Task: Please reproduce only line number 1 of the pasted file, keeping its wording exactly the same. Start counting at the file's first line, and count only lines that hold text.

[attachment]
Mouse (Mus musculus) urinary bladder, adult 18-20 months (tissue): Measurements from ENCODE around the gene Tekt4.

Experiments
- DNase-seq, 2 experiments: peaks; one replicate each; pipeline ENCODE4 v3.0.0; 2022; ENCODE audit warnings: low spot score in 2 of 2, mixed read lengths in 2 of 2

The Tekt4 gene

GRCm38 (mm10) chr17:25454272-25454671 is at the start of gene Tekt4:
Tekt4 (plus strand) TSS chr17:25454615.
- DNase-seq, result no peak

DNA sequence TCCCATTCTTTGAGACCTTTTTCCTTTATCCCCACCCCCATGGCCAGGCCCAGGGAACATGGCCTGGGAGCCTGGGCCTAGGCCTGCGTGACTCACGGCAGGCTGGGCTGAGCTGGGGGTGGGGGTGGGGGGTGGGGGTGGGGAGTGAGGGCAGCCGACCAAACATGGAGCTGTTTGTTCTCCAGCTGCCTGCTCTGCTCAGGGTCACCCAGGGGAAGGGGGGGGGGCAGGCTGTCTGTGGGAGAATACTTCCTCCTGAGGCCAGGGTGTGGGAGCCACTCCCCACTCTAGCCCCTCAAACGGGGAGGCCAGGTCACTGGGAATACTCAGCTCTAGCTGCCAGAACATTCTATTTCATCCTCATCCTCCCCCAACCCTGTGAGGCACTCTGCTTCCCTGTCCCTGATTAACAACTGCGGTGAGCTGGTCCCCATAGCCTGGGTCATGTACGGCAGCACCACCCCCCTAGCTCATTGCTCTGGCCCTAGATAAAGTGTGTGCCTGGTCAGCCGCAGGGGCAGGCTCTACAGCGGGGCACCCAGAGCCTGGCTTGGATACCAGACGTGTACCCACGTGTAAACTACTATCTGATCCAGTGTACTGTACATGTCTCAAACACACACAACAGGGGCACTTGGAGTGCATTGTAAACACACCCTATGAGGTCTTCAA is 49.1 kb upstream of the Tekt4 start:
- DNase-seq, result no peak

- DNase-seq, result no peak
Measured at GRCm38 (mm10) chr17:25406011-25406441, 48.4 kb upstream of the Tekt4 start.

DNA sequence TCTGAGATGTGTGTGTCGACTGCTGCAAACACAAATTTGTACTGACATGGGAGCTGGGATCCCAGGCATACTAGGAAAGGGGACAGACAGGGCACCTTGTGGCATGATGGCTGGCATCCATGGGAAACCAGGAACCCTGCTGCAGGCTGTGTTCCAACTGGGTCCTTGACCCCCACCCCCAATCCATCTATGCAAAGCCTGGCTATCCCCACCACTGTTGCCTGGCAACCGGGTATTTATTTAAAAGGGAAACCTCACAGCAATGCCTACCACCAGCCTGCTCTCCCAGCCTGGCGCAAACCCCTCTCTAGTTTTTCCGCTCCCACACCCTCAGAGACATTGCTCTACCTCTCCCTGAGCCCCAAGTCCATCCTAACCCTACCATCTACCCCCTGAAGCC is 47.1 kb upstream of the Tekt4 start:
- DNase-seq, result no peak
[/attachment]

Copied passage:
Mouse (Mus musculus) urinary bladder, adult 18-20 months (tissue): Measurements from ENCODE around the gene Tekt4.